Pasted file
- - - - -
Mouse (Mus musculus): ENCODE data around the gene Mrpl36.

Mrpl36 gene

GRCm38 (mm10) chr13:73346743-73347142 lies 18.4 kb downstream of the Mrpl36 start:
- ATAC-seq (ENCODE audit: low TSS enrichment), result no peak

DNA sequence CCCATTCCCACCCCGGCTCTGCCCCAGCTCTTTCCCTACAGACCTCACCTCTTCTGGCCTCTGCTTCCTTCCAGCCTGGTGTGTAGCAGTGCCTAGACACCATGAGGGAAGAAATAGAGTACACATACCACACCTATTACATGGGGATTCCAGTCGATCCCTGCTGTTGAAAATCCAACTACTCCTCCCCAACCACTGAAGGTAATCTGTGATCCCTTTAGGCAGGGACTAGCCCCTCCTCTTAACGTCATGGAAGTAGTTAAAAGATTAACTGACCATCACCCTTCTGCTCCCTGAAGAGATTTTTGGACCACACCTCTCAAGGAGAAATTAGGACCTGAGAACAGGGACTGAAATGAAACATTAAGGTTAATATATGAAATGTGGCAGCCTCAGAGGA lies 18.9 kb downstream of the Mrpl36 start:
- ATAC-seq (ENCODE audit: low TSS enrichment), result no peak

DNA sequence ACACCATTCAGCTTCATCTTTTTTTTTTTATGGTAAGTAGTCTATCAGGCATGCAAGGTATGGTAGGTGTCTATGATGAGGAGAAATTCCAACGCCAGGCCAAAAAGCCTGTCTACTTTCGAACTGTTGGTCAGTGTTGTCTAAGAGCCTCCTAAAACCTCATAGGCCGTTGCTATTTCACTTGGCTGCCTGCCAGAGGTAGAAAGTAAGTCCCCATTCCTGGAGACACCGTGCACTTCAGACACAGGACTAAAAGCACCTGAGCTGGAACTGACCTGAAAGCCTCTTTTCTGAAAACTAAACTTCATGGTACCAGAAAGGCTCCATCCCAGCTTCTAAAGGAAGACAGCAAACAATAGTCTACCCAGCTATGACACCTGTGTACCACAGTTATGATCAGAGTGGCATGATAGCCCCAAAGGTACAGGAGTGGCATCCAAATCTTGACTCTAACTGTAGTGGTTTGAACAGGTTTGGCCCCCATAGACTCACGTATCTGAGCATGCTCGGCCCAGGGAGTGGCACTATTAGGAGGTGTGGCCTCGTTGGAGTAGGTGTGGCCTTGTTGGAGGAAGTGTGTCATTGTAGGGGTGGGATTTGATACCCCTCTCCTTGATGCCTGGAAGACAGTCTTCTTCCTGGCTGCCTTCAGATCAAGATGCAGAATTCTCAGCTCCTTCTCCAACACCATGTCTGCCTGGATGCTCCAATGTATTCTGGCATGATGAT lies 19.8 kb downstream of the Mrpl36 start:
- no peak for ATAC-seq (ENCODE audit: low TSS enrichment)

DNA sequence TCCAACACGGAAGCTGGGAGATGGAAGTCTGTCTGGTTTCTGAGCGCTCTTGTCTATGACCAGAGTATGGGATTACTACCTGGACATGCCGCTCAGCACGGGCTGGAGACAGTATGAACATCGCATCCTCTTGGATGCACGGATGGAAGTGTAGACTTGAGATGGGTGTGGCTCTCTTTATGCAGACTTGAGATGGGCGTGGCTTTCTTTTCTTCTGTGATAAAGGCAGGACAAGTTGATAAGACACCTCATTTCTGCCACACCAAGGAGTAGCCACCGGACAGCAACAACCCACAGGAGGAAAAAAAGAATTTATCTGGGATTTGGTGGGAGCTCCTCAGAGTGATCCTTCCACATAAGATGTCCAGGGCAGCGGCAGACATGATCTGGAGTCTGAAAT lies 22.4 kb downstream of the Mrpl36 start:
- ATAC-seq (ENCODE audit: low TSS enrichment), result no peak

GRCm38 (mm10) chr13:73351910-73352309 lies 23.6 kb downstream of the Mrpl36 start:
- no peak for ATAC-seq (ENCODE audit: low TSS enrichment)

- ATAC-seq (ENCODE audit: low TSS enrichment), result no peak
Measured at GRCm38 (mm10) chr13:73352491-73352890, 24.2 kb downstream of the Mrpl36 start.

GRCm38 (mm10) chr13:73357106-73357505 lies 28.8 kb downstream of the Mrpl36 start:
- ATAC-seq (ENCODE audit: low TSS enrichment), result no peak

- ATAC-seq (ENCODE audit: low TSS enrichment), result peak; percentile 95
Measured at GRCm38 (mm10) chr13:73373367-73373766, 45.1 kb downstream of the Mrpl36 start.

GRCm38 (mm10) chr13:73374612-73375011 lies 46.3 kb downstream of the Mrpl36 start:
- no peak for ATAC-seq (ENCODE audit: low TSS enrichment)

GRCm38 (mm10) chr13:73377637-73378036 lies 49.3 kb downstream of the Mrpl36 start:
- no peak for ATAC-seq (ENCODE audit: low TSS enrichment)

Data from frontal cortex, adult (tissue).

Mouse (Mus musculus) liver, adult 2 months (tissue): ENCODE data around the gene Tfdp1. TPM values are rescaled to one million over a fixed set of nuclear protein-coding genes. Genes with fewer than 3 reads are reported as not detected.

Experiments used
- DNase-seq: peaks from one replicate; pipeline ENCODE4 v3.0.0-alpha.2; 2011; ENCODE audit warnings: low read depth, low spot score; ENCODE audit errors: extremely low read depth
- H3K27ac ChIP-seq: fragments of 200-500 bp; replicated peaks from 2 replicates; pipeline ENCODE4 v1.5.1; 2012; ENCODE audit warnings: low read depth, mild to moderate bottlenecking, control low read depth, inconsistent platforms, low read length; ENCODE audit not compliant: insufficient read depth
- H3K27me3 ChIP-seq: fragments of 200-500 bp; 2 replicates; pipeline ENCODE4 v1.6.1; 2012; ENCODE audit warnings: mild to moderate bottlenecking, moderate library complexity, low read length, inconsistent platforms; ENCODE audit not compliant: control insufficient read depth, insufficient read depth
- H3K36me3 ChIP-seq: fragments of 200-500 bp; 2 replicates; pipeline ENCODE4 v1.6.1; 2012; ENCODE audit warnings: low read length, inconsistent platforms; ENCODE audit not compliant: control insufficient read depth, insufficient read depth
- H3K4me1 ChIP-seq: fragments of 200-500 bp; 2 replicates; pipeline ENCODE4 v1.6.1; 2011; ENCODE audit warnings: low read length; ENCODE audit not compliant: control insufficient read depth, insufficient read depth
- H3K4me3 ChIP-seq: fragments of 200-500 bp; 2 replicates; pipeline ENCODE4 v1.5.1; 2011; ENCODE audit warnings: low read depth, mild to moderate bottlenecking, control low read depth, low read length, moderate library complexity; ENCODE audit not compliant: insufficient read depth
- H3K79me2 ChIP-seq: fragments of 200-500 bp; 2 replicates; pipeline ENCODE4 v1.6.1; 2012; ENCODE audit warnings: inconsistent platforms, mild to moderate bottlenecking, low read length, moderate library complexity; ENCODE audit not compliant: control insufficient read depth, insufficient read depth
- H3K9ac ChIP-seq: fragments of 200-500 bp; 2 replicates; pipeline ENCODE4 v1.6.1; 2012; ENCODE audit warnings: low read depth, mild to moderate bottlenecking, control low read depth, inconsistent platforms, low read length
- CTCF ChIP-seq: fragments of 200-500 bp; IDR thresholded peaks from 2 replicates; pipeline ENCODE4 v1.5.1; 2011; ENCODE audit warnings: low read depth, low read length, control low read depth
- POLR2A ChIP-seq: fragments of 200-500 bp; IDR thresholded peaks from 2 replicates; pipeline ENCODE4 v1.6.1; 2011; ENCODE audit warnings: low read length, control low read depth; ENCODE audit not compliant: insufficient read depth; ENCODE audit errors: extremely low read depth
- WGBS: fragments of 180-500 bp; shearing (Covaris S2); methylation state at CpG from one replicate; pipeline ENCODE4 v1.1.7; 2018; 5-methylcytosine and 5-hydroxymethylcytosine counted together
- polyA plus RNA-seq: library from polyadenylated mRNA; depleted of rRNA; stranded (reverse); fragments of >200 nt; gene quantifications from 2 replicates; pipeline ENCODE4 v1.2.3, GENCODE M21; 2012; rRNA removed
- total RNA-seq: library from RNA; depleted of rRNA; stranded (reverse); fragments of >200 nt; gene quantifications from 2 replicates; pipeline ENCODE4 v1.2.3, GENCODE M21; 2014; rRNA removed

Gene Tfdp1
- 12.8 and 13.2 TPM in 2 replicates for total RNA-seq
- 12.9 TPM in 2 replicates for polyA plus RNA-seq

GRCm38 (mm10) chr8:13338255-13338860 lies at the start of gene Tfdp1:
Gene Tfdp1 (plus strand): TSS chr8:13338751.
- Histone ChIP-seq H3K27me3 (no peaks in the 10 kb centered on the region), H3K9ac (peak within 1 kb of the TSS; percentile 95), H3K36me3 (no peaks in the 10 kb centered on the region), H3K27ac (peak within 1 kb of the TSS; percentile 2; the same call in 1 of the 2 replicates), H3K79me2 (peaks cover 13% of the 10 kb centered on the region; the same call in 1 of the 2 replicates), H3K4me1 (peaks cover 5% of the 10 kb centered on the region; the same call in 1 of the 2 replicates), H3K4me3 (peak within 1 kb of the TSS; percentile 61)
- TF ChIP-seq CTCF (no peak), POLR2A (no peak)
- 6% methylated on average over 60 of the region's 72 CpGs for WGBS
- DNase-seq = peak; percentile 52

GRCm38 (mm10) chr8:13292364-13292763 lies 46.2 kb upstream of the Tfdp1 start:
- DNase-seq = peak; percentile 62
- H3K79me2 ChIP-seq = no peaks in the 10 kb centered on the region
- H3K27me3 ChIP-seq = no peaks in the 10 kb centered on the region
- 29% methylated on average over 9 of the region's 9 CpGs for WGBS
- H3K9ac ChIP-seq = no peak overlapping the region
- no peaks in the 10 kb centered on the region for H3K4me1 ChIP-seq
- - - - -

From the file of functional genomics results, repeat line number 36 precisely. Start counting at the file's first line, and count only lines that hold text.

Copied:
- WGBS: fragments of 180-500 bp; shearing (Covaris S2); methylation state at CpG from one replicate; pipeline ENCODE4 v1.1.7; 2018; 5-methylcytosine and 5-hydroxymethylcytosine counted together